The lanky left-arm pacer -- Pakistan's main wicket-taker in all three formats -- was left out of the series following a knee injury sustained during the Twenty20 World Cup final in Australia earlier this month. 

The 22-year-old also had his appendix removed earlier this month. 

England practised for the first time at Rawalpindi stadium on Monday, a day after arriving in Pakistan on their first Test tour since 2005. 

The first Test starts on Thursday. 

McCullum said Shaheen had made huge progress since he played with and then coached the fast bowler during the first two editions of the Pakistan Super League (PSL) in 2016 and 2017. 

"I know him pretty well. He's a wonderful bowler and he's turned into a fine leader for Pakistani cricket," McCullum told a press conference. 

"Shaheen's obviously a big loss."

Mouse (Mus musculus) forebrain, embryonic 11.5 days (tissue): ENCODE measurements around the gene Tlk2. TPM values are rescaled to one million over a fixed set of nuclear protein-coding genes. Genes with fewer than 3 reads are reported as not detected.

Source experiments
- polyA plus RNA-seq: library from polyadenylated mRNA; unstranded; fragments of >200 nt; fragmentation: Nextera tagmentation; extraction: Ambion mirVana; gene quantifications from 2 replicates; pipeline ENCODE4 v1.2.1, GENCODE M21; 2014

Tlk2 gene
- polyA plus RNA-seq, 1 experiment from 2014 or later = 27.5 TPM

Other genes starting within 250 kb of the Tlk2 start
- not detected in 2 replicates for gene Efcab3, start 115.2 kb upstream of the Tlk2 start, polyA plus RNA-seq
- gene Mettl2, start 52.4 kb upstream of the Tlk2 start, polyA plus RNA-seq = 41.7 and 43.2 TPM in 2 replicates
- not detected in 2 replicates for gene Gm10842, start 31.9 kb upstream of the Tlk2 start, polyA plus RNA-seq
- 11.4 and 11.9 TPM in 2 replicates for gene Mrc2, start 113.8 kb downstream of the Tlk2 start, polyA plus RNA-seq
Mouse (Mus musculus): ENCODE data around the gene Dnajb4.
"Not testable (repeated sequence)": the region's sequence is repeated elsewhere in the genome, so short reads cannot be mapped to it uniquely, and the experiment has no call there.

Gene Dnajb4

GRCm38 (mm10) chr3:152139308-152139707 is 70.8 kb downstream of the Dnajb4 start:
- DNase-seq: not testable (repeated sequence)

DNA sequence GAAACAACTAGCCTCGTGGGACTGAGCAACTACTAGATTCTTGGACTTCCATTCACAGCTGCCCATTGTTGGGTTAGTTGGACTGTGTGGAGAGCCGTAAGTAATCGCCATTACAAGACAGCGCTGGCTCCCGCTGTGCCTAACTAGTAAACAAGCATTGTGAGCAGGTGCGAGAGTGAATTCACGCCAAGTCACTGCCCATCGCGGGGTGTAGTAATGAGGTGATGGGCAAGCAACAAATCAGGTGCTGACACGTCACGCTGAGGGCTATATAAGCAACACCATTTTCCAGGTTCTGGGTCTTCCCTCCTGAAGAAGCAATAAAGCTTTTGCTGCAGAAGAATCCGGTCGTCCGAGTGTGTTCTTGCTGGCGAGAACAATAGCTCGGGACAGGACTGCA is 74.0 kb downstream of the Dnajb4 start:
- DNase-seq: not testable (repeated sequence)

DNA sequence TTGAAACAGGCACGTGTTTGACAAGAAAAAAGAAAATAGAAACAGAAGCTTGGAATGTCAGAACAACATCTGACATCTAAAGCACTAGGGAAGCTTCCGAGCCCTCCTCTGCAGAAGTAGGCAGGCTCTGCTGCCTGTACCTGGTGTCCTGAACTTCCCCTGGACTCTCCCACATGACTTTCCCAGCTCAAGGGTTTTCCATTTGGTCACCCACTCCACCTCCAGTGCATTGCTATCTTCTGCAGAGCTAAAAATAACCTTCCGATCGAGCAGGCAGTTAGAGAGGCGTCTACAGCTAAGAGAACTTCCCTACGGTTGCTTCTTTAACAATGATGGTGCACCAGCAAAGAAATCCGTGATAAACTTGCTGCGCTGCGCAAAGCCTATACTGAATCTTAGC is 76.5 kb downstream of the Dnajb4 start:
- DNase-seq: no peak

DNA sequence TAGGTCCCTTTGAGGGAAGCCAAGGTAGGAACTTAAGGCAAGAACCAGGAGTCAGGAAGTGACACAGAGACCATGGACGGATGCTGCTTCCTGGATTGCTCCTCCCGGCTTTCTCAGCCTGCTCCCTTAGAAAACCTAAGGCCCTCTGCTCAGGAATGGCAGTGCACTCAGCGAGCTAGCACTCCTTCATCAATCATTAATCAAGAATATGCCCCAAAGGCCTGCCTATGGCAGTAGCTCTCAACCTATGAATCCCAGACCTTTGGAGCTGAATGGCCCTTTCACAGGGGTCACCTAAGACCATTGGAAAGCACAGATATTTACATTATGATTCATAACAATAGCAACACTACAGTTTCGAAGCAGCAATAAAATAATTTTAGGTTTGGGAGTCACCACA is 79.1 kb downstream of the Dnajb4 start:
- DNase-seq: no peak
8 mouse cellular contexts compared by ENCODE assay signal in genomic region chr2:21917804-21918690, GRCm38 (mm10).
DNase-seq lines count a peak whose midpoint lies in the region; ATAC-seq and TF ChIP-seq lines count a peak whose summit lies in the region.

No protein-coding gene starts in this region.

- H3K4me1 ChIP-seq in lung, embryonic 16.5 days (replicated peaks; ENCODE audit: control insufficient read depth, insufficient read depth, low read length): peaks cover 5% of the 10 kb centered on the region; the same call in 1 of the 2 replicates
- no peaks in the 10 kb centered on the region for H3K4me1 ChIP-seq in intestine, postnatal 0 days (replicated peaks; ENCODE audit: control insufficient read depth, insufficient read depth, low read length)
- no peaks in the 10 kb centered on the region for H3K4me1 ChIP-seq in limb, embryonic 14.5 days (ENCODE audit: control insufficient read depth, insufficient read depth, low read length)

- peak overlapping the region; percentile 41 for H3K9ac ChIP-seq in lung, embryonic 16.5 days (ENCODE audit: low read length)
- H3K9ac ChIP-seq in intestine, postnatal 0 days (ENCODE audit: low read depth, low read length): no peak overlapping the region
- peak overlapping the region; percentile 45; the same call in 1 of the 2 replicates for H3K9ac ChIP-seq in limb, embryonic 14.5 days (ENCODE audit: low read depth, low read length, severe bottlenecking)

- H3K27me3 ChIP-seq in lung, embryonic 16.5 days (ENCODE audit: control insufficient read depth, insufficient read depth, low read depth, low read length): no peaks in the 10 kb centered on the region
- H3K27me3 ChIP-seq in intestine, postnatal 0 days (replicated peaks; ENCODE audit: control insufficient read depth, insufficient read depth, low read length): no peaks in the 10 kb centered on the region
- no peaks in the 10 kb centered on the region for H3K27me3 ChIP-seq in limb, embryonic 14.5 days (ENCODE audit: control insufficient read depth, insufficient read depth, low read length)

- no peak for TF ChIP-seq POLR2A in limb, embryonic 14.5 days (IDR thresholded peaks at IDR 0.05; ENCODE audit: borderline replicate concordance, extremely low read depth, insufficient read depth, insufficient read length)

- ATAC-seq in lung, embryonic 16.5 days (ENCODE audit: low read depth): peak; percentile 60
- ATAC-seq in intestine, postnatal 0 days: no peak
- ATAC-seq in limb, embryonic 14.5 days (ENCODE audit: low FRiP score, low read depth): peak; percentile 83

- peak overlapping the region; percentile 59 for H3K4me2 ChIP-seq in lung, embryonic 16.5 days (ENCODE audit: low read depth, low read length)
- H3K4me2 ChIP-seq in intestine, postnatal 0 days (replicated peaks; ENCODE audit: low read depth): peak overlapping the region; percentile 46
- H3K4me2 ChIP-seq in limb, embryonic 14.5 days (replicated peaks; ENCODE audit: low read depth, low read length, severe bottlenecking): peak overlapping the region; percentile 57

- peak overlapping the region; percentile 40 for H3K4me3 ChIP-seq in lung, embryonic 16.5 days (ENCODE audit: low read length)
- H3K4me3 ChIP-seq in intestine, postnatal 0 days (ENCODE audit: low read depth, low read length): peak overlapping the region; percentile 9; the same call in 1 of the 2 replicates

In his absence, Pakistan will rely on young Naseem Shah as well as Mohammad Wasim Junior and Haris Rauf -- who haven't played at Test level. 

But McCullum praised Pakistan's fast-bowling talent. 

"You look at their team sheet and you see talent... you see some that might not be developed talent, but it's talent. 

"You need to respect that, and you need to find a way to be able to be well-researched and well-planned about what's going to come at you." 

England were due to visit Pakistan last year but pulled out a week after New Zealand abandoned their limited-over series on security grounds minutes before the first match. 

They then re-scheduled the tour in two phases, having visited Pakistan for a Twenty20 series two months ago.